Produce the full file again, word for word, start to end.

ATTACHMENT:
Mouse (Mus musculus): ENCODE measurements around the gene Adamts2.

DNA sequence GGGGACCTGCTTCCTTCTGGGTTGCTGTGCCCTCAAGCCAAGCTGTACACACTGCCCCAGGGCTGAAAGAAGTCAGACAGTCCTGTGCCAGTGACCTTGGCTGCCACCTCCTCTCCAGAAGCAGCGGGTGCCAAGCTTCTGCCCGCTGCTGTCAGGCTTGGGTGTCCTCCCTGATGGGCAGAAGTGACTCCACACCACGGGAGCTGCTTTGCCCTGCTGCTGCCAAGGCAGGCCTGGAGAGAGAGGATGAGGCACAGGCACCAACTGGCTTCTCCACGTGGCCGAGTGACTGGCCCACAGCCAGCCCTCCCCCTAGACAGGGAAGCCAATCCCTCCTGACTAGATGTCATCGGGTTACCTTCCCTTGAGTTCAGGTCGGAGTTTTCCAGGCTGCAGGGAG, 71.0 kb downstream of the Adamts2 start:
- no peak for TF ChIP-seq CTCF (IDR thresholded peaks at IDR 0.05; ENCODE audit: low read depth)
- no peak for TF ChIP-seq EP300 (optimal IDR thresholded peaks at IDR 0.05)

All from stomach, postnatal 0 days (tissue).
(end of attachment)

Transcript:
Mouse (Mus musculus): ENCODE measurements around the gene Adamts2.

DNA sequence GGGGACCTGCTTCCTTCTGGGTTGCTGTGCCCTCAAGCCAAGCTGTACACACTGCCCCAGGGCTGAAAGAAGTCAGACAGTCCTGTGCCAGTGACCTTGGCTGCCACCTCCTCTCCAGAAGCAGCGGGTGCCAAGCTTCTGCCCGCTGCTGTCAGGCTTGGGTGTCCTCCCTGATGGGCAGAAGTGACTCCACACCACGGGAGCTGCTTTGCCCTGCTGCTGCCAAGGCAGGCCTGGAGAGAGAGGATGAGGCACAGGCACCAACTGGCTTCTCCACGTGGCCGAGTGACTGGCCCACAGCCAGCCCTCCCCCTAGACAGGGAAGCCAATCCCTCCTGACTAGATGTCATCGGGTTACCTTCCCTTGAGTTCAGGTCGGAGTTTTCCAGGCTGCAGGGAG, 71.0 kb downstream of the Adamts2 start:
- no peak for TF ChIP-seq CTCF (IDR thresholded peaks at IDR 0.05; ENCODE audit: low read depth)
- no peak for TF ChIP-seq EP300 (optimal IDR thresholded peaks at IDR 0.05)

All from stomach, postnatal 0 days (tissue).